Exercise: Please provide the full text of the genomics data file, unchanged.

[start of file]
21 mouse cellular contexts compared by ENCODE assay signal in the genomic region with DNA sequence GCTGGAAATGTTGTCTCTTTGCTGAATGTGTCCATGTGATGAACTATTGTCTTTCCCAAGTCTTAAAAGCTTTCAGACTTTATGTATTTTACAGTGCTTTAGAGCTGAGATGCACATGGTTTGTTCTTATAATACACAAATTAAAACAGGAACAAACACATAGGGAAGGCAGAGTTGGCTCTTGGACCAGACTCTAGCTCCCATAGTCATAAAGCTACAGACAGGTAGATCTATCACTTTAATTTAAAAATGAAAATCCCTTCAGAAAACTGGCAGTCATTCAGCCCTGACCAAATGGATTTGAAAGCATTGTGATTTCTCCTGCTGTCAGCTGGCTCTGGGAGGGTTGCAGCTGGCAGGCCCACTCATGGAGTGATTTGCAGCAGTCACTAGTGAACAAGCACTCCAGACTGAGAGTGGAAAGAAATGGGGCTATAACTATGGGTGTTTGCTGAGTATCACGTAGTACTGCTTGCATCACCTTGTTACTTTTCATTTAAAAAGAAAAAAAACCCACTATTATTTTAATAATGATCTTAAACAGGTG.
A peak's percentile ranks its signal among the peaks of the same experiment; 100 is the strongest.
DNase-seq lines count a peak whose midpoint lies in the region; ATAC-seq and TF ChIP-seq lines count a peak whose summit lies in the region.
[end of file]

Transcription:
21 mouse cellular contexts compared by ENCODE assay signal in the genomic region with DNA sequence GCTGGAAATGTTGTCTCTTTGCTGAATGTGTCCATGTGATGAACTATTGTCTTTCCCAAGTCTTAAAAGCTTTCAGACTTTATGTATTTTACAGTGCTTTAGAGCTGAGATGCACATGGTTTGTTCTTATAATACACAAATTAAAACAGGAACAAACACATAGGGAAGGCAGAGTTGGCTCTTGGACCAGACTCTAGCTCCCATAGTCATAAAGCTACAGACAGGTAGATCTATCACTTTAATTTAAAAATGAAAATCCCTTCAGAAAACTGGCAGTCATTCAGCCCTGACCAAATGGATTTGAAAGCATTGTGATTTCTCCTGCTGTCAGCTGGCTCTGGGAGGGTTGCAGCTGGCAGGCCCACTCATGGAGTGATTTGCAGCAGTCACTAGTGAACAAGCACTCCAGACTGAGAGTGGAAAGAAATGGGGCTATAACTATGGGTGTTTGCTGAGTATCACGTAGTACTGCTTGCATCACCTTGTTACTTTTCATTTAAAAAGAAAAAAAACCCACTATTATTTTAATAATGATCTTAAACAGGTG.
A peak's percentile ranks its signal among the peaks of the same experiment; 100 is the strongest.
DNase-seq lines count a peak whose midpoint lies in the region; ATAC-seq and TF ChIP-seq lines count a peak whose summit lies in the region.